your connection to The Boston Globe

Casting bread on the water nourishes a congregation

Symbolic act helps in readiness for Jewish holy day

Men, women, and children tossed bits of bread into Fellsmere Pond, a serene spot in the West End of Malden. But it wasn't a flock of ducks happily diving for the crumbs that drew the group to the water's edge.

It was the chance for members of Congregation Agudas Achim Ezrath Israel, a Jewish synagogue on Bryant Street, to cleanse their souls by symbolically casting away their sins, during the High Holy Days. A 10-day period of repentance, the holy days started Sept. 15 with Rosh Hashana, the Jewish New Year, and will end at sunset Saturday on Yom Kippur, the holiest day of the year for Jews around the world.

Yom Kippur, called the Day of Atonement, is a time for Jews to ask God to forgive their sins against God. Services at the synagogue start at 6:15 p.m. tomorrow with a Kol Nidre service, the most solemn vigil of the holy days. On Saturday, services start at 9 a.m., break from 2:30 to 4:30 p.m., and continue until nightfall.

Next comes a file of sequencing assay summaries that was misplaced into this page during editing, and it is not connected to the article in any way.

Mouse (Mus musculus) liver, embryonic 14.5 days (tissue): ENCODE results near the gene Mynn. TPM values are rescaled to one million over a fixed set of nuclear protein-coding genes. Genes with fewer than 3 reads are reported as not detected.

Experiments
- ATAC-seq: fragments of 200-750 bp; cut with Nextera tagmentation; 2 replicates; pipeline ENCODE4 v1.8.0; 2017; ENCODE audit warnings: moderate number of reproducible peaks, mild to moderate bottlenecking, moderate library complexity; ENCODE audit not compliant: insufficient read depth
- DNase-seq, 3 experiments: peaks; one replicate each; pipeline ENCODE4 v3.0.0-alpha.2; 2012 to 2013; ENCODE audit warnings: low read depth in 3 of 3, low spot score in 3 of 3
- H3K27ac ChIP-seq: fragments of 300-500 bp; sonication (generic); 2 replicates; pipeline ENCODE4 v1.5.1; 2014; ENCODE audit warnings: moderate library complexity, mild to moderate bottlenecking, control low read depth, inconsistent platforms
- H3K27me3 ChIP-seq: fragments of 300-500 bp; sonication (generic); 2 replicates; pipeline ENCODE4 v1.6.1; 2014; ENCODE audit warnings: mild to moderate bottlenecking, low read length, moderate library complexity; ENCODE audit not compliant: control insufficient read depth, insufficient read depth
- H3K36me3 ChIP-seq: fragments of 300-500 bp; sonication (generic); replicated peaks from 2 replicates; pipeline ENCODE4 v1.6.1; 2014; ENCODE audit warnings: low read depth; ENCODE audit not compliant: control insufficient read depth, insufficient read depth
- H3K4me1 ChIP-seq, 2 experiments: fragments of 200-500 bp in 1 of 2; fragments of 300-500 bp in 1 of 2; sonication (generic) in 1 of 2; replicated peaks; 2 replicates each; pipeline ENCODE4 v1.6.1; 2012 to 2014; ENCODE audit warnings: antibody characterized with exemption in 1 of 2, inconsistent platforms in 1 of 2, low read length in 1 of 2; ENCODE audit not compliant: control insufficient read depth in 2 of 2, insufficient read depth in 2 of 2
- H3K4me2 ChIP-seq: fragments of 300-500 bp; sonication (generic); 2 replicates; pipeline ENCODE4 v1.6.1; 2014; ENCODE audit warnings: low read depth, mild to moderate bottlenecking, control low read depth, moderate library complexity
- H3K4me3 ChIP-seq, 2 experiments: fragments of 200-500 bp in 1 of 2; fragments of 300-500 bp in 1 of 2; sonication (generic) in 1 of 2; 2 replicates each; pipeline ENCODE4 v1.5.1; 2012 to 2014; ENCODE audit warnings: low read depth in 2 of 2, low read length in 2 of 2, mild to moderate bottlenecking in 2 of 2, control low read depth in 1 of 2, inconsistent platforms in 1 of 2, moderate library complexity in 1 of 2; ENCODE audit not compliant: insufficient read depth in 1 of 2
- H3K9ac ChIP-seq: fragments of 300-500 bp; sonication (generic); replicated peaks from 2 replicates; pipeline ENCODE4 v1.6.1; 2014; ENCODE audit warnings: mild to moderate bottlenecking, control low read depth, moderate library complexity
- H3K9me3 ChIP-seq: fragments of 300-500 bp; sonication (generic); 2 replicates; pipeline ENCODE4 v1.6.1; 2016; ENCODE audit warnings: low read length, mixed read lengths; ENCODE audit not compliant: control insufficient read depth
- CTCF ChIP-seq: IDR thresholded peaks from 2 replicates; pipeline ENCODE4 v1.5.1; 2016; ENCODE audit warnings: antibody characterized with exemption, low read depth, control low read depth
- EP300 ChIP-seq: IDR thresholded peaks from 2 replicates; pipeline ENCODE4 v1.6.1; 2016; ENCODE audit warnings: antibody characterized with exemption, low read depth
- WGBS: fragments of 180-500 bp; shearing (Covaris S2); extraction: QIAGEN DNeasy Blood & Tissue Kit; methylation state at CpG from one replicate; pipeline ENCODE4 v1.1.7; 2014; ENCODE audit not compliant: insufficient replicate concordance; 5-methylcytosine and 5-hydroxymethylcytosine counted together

At Congregation Agudas Achim Ezrath Israel, established a year ago by the merger of neighboring synagogues Agudas Achim and Ezrath Israel along Bryant Street, the new year brings the promise of prosperity.

"The temple is like an extended family," said Barbara Weiner, a 47-year member and past president of Ezrath Israel. "We're hopefully looking to a very good year of happiness."

In the year ahead, the congregation plans to reach out to families, increase fund-raising, and offer new and different religious services. The congregation now has 130 families and individuals, most of whom live in Malden, but hopes to grow to 150 over the next year.

"What we have now is very positive and dynamic," said Rabbi Mark A. Golub, the congregation's first religious leader. "But I'd like to see us grow so that [the synagogue] can take its rightful place as a leading [worship site] in the community. "

The synagogue is one of four Jewish synagogues and the only Conservative congregation in a city once a center of Jewish faith and culture. The others are Beth Israel Congregation of Malden and Young Israel of Malden, both Orthodox congregations, and Temple Tifereth Israel, a Reform congregation. Malden, a city of about 56,000 people, once was home to thousands of Jews, most of whom built an enclave around old Suffolk Square. But today, the Jewish population in Malden is thought to be fewer than 5,000, locals say.